Learning strategies are exclusive behaviours or thoughts by which individuals help them to learn, retain or comprehend new information (O'Malley and Chamot, 1990), and the procedures, which facilitate the learning at the novice stage (Chamot, 2005). Learners are assisted by the learning strategies to achieve their goals by taking the conscious actions, such as the students of Taiwan use to memorise what exactly their teachers teach them. Language learning strategies must be problem-oriented, should encourage the learners to become self-directed, and involve the learner more than his/her cognition. In addition, it must help learner to integrate and organise the new knowledge. The learning strategies may have an effect on the motivational state of the student. Taiwanese students became accustomed with the authoritarian teaching modes, so the strategies seem to be strange for them (Plonsky, 2011).
An instrument, that measures the use of the learning strategies is Oxford’s (1990) Strategy Inventory for Language Learning (SILL). SILL consists of six types of strategies, these are cognitive, mnemonics, mega-cognitive, affective, compensation and social. Cognitive strategies include the interactions of the learner and how he processes the new information, for example, repeating new words, searching for patterns and practicing. By mnemonics strategies, one concern adopting the different path to remember like using semantic maps and pictures. Meta-cognitive strategies engage the plan to practice and improve target language, for example, seek the native speakers and engage them in language exchange. Affective strategies involve management of one’s own emotions, for example, positive self-talk and relaxing. By compensation strategies, one deploy different modes to communicate when one found unknown gaps in target language. Social strategies involve interaction with others, for example, asking the questions and practicing with other students.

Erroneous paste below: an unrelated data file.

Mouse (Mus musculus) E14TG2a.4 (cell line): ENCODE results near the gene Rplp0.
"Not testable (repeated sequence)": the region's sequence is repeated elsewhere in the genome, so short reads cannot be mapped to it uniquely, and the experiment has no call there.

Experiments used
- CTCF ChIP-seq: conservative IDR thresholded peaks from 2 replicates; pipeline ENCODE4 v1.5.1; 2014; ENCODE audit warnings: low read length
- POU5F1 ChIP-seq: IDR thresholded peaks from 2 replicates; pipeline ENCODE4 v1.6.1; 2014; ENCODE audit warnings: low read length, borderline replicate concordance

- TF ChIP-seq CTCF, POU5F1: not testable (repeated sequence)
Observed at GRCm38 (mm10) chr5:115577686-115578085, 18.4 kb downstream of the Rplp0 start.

Proposed Research Method
There is studies to examine the relationships between three selected factors, i.e. foreign language motivation, foreign language learning strategies and foreign language anxiety. To research the educational phenomena, various methods may be used. Ary, Jacobs, Razavieh, and Sorensen (2010) explain the qualitative research methods as examining the setting in connection with context not attempting to predict the future by producing a rich account of the events. Quantitative research methods, attempting to predict the future by determining dependant factors associated with the phenomenon under examination by testing the relationships. After analysis, the conclusion would be formed by the deductive reasoning and would be dictated by statistical analysis of the results (Ary, et al. 2010).
This study also examines the relationships between various factors as foreign language motivation, foreign language learning strategies and foreign language anxiety learning the second language. These factors try to predict the factor which collectively or individually influenced the achievements to learn the foreign language. The three basic instruments that have been used in the present study is extensively tested, developed and implemented in various situations of language learning program. These instruments are found to be highly reliable and fit for the purpose. So, quantitative research methodology deploying established the survey instruments used for this study appropriately.
In order to analyse the data adequately, various procedures will be implemented to set up the reliability and validity. The second set of data analysis procedures which will run, will be the descriptive analysis that shows the profile of the sample used. The information which is shown will be the medium, frequency distribution and standard deviation of the gender, age, study major and the number of years of English learning of the participant. Also the demographics descriptive analysis, the procedures will be run only to show the median level of anxiety of the participants, use of strategies of language learning, motivation by which one can learn a second or foreign language and the achievement of the foreign language at a particular point of time when the data collection will be taken. The independent factors have their own sub-scales and they will also include in descriptive analysis (Chang and Liu, 2013).